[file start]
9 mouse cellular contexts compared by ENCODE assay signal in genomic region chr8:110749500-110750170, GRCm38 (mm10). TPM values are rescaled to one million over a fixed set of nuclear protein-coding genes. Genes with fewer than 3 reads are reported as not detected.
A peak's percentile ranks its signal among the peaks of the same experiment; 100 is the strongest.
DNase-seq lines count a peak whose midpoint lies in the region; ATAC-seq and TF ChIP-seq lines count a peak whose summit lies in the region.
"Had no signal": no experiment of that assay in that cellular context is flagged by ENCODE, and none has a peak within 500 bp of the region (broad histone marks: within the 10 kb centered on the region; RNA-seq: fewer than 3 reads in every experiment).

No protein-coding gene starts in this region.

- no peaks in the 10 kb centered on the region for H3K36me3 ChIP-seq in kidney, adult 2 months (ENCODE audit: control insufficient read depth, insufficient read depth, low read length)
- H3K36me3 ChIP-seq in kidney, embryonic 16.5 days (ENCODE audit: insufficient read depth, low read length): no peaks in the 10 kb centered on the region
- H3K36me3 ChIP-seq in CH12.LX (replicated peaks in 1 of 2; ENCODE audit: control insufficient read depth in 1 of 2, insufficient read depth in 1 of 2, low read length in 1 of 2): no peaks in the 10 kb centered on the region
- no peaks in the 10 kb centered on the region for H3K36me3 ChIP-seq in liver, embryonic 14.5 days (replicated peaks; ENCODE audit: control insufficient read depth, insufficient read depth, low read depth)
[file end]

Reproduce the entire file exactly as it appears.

9 mouse cellular contexts compared by ENCODE assay signal in genomic region chr8:110749500-110750170, GRCm38 (mm10). TPM values are rescaled to one million over a fixed set of nuclear protein-coding genes. Genes with fewer than 3 reads are reported as not detected.
A peak's percentile ranks its signal among the peaks of the same experiment; 100 is the strongest.
DNase-seq lines count a peak whose midpoint lies in the region; ATAC-seq and TF ChIP-seq lines count a peak whose summit lies in the region.
"Had no signal": no experiment of that assay in that cellular context is flagged by ENCODE, and none has a peak within 500 bp of the region (broad histone marks: within the 10 kb centered on the region; RNA-seq: fewer than 3 reads in every experiment).

No protein-coding gene starts in this region.

- no peaks in the 10 kb centered on the region for H3K36me3 ChIP-seq in kidney, adult 2 months (ENCODE audit: control insufficient read depth, insufficient read depth, low read length)
- H3K36me3 ChIP-seq in kidney, embryonic 16.5 days (ENCODE audit: insufficient read depth, low read length): no peaks in the 10 kb centered on the region
- H3K36me3 ChIP-seq in CH12.LX (replicated peaks in 1 of 2; ENCODE audit: control insufficient read depth in 1 of 2, insufficient read depth in 1 of 2, low read length in 1 of 2): no peaks in the 10 kb centered on the region
- no peaks in the 10 kb centered on the region for H3K36me3 ChIP-seq in liver, embryonic 14.5 days (replicated peaks; ENCODE audit: control insufficient read depth, insufficient read depth, low read depth)